KKR has appointed a new senior advisor in Africa as the global private equity group continues building its investment capabilities there, the New York-based firm announced.
Dominique Lafont was previously the president and CEO of Bolloré Africa Logistics where he oversaw transport and warehousing operations in 45 African countries, 25,000 employees and 250 subsidiaries.
His appointment comes just over a year after the private equity group completed its first deal in Africa with the acquisition of an undisclosed stake in Ethiopian rose producer and distributor Afriflora deploying $200 million from its €6.7 billion European Fund III in June 2014, according to Private Equity International.
KKR is focused on making private equity, infrastructure and energy-related investments in Africa, where it hired head of Africa operations Kayode Akinola in 2013.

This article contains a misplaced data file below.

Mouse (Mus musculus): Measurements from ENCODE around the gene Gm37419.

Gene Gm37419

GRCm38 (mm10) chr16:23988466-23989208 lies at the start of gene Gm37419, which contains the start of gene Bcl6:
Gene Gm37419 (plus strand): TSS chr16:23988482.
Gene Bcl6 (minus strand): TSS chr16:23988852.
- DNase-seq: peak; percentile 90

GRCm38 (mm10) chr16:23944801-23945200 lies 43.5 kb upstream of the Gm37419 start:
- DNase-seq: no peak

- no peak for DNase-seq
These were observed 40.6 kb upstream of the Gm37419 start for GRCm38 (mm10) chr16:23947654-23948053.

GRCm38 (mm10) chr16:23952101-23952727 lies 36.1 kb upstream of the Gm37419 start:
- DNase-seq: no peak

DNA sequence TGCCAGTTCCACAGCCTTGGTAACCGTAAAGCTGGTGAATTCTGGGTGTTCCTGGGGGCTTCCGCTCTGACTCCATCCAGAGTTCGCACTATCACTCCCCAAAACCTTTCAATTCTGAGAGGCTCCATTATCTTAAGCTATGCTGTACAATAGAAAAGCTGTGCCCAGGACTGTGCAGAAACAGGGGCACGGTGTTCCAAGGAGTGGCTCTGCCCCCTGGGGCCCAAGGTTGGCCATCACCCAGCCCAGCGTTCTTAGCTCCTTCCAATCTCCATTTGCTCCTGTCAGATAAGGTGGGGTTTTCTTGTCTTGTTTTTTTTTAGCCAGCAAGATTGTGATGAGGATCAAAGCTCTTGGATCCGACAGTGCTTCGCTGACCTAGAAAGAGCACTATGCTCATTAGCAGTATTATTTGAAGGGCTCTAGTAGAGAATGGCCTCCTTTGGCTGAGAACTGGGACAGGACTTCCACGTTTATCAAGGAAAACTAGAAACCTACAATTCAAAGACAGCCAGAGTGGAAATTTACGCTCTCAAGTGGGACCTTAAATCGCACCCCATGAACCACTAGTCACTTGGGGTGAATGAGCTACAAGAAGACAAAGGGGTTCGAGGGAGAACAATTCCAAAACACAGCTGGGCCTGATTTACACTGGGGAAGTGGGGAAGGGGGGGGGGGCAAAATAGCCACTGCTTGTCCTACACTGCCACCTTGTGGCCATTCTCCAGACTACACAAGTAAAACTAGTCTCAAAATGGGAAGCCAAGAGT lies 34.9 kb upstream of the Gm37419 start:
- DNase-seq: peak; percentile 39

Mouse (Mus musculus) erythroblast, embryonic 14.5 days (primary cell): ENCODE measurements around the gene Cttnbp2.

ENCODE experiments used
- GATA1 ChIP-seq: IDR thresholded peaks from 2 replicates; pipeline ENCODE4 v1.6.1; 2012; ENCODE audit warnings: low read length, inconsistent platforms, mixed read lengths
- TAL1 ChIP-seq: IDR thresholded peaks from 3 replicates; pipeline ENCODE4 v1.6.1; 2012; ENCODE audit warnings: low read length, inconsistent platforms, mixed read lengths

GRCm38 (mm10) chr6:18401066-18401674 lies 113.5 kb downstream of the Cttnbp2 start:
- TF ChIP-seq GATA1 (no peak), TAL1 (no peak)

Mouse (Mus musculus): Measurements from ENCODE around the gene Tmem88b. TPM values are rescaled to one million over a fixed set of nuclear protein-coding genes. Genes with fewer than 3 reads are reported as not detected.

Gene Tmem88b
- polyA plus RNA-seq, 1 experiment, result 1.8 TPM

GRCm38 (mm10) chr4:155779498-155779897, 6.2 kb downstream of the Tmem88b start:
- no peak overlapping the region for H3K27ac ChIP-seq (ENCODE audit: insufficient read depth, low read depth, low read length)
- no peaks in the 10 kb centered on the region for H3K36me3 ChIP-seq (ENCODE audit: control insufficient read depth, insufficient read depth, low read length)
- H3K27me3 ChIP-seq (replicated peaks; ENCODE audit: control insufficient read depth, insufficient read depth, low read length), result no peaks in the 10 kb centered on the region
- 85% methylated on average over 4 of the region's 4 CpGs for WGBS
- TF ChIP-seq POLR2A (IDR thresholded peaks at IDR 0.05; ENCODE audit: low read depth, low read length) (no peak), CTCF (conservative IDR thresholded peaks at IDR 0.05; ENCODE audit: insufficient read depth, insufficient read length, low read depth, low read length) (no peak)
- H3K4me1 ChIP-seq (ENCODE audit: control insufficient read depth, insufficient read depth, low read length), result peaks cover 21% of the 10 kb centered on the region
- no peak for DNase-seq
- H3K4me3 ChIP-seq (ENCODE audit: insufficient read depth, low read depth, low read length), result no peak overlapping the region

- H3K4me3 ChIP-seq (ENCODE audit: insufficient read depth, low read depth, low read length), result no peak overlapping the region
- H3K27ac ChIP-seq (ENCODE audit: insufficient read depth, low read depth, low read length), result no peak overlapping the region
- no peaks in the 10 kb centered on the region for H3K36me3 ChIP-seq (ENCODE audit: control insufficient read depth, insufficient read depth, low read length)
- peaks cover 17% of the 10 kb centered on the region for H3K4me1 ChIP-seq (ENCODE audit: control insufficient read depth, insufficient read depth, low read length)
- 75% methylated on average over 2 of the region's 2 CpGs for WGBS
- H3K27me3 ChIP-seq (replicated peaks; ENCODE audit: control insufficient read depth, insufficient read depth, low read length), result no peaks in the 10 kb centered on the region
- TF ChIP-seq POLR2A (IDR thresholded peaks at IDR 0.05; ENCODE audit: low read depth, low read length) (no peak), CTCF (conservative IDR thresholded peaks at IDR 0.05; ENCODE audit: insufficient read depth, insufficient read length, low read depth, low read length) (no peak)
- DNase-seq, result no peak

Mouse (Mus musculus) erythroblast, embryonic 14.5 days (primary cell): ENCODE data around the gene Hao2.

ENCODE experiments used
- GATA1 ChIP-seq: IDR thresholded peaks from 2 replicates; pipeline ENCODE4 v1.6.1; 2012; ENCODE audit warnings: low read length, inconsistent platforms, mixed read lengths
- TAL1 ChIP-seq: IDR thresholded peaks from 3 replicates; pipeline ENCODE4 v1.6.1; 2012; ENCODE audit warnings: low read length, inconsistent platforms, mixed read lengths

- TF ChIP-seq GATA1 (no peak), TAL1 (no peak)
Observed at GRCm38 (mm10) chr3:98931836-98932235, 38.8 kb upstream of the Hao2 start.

The fund manager is competing with a number of other large US-based alternative asset management firms for deal flow, including the Carlyle Group that closed its Sub-Saharan buyout fund at $698 million in April 2014, and the Blackstone Group, which hired Emir Muhammad Sanusi II to steward its African infrastructure investment unit Black Rhino in June.
US firms face competition from a number of other financial sponsors active in Africa, such as the Middle East's Abraaj Group which has invested more than $3 billion in the continent over more than 10 years.
Abraaj announced on 6 July its exit from pan-African insurance holding company UAP Holdings, which has subsidiaries in Kenya, Uganda, Tanzania, Rwanda and South Sudan, through the sale of its 13.6 percent stake in the holding company to London's Old Mutual. The private equity firm did not disclose details about the return on its investment.
According to the Bright Africa 2015 report by analytics consultancy RisCura, direct investment from foreign private equity firms has been the dominant driver of private capital investment in the continent, but pension funds across the continent and particularly those in South Africa, have also been active in making private equity investment in Africa. Regulations in South Africa, for instance, allow up to 10% of a pension's assets to be invested in private equity.